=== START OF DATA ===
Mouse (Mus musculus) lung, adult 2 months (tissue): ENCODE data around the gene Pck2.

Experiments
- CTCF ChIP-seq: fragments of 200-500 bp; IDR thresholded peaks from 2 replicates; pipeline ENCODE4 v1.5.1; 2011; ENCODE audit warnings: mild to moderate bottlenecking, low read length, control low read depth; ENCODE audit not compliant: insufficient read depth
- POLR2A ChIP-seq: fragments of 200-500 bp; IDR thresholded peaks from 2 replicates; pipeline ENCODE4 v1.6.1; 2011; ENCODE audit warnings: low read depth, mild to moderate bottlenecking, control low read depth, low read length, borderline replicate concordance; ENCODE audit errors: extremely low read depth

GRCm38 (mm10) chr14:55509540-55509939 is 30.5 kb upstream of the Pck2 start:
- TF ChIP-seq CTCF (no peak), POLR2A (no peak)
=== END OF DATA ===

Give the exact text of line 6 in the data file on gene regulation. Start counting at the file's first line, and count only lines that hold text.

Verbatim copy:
- TF ChIP-seq CTCF (no peak), POLR2A (no peak)